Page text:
Looking up into the mountains I am made aware that there is tea growing … I had no idea that Turkey grew tea!!!  Well it does, lots of it and so having been told by others that Ayder is a must see place to go I pass through Rize (a town of blue and green and tea artwork everywhere) pausing for the night in the 24hr hospital cafe, only to be offered a bed by a woman who is an inpatient and not entirely well yet (venflon still in arm) but wants me to feel welcome!!!

I spend a day cycling from Rize to Ayder, getting a lift for the last 10km from the young national park entrance guards and then a local who they commandeer to take me the last 5 km.  Its cold and misty and wet by the time i reach Ayder and I’m disappointed not to see the mountains but after some conversation am given a spot behind the kitchen of a lodge complex and then fed!!  Does anyone else get the feeling I ricochet from tent to food and back!! Conversation around the fire in the evening turns to me being generally mad for doing this and why am I not married with children … favourite topics of conversation throughout Turkey and ones which I have developed my own form of positive answers in Turkish, usually accompanied by gestures to indicate this is amazing and I’m very happy to be meeting such lovely people!!

In the morning the mists have cleared and its a beautiful day!! So I go exploring before heading back down the mountain to the Black Sea road and ultimately Georgia.  I ask about the howling in the night and am told there are packs of jackals … its incredible to listening to them ‘singing’ in a tent, on the mountains, at the back of a cabin!!  The 40km downhill is so great and I swish through the turns happily, looking about at the rocks, rivers and hills full of tea … life is good!!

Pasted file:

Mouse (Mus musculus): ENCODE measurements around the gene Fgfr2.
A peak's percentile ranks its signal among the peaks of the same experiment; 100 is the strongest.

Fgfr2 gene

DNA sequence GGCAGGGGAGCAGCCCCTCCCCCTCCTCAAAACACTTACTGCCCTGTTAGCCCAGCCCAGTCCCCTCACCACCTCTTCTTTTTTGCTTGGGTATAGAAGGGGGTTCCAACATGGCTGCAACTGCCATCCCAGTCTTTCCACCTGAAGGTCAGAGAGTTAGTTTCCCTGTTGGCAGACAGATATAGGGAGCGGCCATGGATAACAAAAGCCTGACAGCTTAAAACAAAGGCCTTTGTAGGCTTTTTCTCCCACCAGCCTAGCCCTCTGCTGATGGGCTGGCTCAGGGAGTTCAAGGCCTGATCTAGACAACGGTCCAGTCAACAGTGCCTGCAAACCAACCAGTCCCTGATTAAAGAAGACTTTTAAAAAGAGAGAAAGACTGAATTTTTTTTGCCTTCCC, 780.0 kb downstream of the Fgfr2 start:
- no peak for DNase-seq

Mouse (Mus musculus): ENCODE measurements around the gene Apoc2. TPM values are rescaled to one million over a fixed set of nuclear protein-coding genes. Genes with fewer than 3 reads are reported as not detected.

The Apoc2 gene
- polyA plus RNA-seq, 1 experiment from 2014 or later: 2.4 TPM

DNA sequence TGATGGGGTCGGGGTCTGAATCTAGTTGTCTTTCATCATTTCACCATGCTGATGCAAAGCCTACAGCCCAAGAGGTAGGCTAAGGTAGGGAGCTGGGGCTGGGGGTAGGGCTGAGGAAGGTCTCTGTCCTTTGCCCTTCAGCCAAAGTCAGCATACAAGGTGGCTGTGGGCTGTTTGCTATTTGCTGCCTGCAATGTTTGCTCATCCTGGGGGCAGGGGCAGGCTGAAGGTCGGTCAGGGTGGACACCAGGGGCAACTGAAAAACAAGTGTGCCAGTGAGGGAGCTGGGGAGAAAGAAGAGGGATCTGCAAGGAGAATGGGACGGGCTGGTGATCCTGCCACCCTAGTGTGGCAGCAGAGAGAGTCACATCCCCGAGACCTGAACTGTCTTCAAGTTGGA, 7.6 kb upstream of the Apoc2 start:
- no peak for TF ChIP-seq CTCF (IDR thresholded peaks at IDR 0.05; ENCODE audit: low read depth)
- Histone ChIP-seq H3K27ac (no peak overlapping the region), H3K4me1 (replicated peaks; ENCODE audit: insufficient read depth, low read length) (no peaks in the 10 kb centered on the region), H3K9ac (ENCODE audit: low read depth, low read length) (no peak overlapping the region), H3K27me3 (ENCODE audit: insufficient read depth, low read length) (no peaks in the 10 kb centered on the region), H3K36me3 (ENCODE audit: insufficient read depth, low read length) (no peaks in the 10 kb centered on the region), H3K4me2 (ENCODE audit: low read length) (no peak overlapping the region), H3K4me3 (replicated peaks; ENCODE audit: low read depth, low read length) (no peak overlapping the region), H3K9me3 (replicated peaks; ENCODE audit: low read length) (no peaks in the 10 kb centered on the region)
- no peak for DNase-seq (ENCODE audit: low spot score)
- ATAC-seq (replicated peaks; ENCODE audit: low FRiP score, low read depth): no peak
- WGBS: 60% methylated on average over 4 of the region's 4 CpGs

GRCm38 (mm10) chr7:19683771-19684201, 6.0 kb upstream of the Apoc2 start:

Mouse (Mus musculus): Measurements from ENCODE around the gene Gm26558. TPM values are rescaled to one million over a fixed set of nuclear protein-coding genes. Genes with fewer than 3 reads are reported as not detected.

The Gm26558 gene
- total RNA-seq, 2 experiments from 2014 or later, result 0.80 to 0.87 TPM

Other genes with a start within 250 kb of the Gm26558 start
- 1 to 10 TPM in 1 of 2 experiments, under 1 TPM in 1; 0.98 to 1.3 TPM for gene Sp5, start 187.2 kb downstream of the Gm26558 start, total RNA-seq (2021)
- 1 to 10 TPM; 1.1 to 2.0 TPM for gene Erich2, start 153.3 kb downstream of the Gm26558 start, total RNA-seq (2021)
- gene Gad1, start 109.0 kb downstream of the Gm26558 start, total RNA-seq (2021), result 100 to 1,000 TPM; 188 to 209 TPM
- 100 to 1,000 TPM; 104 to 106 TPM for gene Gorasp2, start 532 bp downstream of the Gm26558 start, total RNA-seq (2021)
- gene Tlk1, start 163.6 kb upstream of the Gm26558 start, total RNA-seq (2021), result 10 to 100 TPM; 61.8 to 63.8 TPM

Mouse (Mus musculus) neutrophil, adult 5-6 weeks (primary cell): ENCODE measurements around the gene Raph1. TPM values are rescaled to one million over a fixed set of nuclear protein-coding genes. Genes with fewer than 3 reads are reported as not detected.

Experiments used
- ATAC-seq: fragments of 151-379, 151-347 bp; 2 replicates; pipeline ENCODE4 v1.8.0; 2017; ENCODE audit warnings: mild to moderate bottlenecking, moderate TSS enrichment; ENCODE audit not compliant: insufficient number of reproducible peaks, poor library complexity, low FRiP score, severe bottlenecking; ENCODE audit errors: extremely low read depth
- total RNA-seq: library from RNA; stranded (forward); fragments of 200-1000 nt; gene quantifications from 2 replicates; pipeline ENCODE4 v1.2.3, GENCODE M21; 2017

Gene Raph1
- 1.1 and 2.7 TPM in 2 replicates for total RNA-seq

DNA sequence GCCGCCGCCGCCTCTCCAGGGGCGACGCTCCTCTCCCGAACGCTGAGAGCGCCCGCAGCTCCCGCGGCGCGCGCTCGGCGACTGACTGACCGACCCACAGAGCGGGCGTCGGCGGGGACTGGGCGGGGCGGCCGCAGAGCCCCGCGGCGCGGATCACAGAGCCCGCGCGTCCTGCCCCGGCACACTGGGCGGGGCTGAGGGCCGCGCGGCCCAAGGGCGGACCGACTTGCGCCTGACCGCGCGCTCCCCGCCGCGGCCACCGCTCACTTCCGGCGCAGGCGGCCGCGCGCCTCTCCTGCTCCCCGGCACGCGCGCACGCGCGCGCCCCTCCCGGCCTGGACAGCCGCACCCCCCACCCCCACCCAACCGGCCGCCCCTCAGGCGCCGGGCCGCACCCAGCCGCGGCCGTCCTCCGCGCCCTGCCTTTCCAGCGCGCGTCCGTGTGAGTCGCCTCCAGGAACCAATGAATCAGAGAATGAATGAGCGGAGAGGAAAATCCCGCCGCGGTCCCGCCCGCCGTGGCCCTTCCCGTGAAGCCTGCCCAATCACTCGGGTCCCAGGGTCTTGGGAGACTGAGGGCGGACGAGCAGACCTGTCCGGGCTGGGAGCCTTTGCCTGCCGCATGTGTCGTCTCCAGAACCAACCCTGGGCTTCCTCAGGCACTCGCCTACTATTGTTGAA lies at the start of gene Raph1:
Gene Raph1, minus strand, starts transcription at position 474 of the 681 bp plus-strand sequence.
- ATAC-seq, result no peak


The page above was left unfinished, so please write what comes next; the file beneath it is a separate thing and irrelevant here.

Once back on the Black Sea road I decide to continue and cross the border (thanks Dylan!) into Georgia at night, after stopping in Hopa for soup and to fix my last puncture from Turkey – a wire puncture darn it!!

Its fun to be cycling down queues of trucks, through tunnels, to the crossing check points and as I pass through quickly (1 hour) and find myself in Georgia with no hostel, hotel or idea of where I am staying I realise that I feel totally relaxed about this and that somewhere in Turkey I have lost a lot of my anxiety and am aware that I can totally handle any situation … well cycle touring there is often no choice – either I handle it or it goes pear shaped – but you know what I mean!!!  So not without sadness I’m in a new country again complete with new language and new alphabet!!